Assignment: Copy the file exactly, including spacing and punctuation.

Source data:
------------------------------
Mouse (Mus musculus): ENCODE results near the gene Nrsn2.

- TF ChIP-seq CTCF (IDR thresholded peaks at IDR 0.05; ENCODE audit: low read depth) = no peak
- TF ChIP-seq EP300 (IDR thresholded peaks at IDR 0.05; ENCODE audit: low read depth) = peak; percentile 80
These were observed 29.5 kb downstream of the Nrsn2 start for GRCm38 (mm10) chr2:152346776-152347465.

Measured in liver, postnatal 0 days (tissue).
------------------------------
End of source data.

Mouse (Mus musculus): ENCODE results near the gene Nrsn2.

- TF ChIP-seq CTCF (IDR thresholded peaks at IDR 0.05; ENCODE audit: low read depth) = no peak
- TF ChIP-seq EP300 (IDR thresholded peaks at IDR 0.05; ENCODE audit: low read depth) = peak; percentile 80
These were observed 29.5 kb downstream of the Nrsn2 start for GRCm38 (mm10) chr2:152346776-152347465.

Measured in liver, postnatal 0 days (tissue).